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“The watch that ends the night is a great book it started of slow then it picked up after you figured out why the people where going on the titanic.This is not the story of Jack and rose this is the story of a mailman, a captain and a family of immigrants traveling without there father.I like this...”see full review » see other reviews »
“What a fascinating read! Author Allan Wolf researched and retold the sinking of the Titanic through voices of 2 dozen people associated with that disaster. Entries from those that built the ship, worked on board the vessel, 1st, 2nd, and 3rd class passengers, as well as the search and rescue workers, each told their story about their experiences with this ship. Coroner notes and morse code messages all add to the authenticity of this historical volume of poems. Never before have I enjoyed poetry as much. Wolf's poetic stories are compelling, convincing, and chilling, as well as historically correct, which is even more astounding. I highly recommend this to those studying the Titanic. Furthermore, this makes an excellent example of how poetry comes in many forms.”Jodie D'Alexander wrote this review 3 weeks ago. ( reply | permalink ) Was this review helpful? Yes | No
“Everyone knows the fact that the Titanic sank on April 15, 1912, but not many know the individual stories of the men, women and children who ventured onto the grand ship seeking pleasure or a start of a new life in America (Sorry, Jack and Rose did not really exist!). In this prose poetry written text, Allan Wolf highlights twenty-four stories, that of which include Captain E.J. Smith, Lebanese refuge Jamila Nicola-Yarred, millionaire John Jacob Astor, and even the ship’s rat! This historical fiction sheds light on the eerie secrets of those upon the ship as well as the little known facts regarding the Titanic’s almost near collision with another ship prior to leaving port and the undertaker’s enormous task of scooping up dead bodies after the ship’s sinking. You will become enveloped by this text’s ability to intertwine the lives of these “characters” and be captivated by the drama.
As the novel unfurls, the notion of connectedness permeates throughout the book. The iceberg, which becomes personified in this text, even speaks to the fact that although there were some scoundrels who only sought to protect themselves in the face of the Titanic’s impending doom, there were many individuals that did band together to provide comfort and assistance to each other in this dire time. Furthermore, the undertaker drives home the point that no matter who you are, rich or poor, death is unavoidable. Nothing is indestructible… except hope and the human spirit.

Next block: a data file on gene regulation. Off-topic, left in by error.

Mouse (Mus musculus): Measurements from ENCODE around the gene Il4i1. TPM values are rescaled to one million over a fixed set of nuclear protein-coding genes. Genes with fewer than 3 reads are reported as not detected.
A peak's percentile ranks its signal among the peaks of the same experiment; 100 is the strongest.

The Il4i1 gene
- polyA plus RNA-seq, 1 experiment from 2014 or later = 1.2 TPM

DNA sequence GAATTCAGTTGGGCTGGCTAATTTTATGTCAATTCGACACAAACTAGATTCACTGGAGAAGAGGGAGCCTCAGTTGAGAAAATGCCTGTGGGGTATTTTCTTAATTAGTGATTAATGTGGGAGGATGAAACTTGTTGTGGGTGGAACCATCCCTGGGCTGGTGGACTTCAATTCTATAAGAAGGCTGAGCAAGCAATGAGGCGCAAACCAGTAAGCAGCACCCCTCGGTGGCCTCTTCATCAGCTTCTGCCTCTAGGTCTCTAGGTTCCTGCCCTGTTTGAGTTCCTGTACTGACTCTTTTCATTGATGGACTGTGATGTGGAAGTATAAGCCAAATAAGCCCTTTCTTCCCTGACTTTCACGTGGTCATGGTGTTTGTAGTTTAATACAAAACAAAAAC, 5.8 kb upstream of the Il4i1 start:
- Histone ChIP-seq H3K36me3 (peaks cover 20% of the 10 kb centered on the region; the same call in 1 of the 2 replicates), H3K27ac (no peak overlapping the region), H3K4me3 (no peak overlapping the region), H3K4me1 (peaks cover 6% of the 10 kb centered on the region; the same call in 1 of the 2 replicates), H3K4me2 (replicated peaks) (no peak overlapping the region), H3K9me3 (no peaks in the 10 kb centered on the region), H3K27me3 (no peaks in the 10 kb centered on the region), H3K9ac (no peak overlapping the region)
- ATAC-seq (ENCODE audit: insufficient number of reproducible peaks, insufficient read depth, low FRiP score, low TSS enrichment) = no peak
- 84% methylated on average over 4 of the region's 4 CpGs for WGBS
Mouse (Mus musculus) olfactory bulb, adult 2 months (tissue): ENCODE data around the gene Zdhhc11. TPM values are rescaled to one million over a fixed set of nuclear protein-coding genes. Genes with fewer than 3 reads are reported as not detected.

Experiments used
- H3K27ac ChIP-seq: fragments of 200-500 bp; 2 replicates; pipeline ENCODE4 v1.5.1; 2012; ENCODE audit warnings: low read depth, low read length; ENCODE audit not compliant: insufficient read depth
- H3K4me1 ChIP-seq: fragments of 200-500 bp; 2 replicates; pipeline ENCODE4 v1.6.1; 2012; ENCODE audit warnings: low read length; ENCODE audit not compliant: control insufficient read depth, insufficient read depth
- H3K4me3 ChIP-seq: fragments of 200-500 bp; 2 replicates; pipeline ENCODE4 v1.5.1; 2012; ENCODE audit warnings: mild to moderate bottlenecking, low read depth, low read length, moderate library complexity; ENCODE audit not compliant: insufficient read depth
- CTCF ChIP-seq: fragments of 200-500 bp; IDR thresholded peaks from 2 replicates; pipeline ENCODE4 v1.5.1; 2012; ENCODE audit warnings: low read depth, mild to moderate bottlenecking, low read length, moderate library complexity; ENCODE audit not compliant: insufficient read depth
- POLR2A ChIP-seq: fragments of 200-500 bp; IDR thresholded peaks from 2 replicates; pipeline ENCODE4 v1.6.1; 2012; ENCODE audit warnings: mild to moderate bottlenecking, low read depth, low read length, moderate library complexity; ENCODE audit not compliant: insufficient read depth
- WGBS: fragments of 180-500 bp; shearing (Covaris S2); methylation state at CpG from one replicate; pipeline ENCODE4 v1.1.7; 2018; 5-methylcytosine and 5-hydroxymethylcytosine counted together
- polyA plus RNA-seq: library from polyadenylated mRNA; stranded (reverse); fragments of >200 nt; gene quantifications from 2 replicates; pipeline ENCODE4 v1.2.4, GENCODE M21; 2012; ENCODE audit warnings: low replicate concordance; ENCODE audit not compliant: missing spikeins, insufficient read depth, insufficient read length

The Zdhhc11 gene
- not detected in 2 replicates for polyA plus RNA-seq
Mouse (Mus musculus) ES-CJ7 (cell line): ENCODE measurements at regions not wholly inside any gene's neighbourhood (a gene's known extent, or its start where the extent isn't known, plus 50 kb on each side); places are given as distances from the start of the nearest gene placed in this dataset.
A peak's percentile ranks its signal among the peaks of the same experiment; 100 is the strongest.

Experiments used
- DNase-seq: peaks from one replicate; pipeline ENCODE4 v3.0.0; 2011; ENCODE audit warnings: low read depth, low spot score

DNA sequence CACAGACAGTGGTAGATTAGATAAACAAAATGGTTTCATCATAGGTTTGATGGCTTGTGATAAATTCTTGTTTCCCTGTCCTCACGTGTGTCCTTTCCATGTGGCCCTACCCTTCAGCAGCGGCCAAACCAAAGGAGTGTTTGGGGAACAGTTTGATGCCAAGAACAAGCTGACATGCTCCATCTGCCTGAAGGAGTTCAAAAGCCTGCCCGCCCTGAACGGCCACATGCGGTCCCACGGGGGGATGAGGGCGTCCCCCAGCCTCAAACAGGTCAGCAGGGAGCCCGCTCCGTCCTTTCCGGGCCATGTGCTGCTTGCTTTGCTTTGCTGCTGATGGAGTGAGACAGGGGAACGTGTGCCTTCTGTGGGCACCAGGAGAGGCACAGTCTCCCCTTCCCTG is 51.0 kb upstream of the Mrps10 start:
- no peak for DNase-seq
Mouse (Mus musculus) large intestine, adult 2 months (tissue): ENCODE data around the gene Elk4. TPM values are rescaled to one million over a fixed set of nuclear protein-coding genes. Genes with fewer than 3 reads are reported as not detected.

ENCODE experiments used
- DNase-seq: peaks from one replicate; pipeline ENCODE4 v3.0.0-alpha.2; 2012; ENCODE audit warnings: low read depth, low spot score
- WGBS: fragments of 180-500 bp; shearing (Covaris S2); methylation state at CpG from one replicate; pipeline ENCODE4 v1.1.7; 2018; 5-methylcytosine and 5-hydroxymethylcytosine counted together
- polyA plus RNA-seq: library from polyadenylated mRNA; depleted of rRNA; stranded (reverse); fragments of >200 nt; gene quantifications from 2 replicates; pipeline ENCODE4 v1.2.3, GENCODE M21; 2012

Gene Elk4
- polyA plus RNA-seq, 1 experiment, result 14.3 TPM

This text has many teaching possibilities. Primarily, it could be incorporated into an English class to teach dramatic irony (reader knows that the ship will sink), personification (of the iceberg), and even symbolism. For example, Tom Andrews, the ship builder, often refers to himself as a bee, and although his family is his “flower,” he always returns home to his “hive” (his ship, the Titanic). This novel could also be used in a unit on historical fiction and paired with other similar poetic texts such as Karen Hesse’s "Out of the Dust."”
“One word... AMAZING!!! I am in love with this book, and i haven't even finished it. It is filled with poems from the voices of people from the titanic. I thought i knew everything about the titanic, but then i read this book and my mind now knows every detail about it, from how many life jackets (3,560) to the weight of the iceberg that crashed it (100,000 tons). You get a back stage pass to every thing there is to know about the titanic, but this book is not some research report, its also compact with all the inside scoops and gossip about and from the people on board. For example: Did you know that the officers hated the rest of the crew "god help us if we actually need lifeboats, since half the crew won't know which end of an oar goes in the water" those were an officers exact words. There are about seven poems that rotate through out the book about people telling you their lives and stories on the titanic. You even get poems about what it was like for the iceberg to be there. People thought the titanic was so unsinkable that they didn't even put as many lifeboats as they could have, because it blocked the 3rd class view. I bet you didn't know that now did you. "Scuttle scuttle scuttle sniff" go the ship rats running around the ship learning everything you wish you knew about the Titanic... "A shadow, cast by my prodigious bulk, becomes a phantom finger stretching out to mark the route Titanic's bow needs trace across the sea's gray-rippled endless face." - The Iceberg. Thank you Allan Wolf for creating the best historical fiction book i have ever laid hands on.”Annika DeStefano wrote this review Friday, February 8, 2013. ( reply | permalink ) Was this review helpful? Yes | No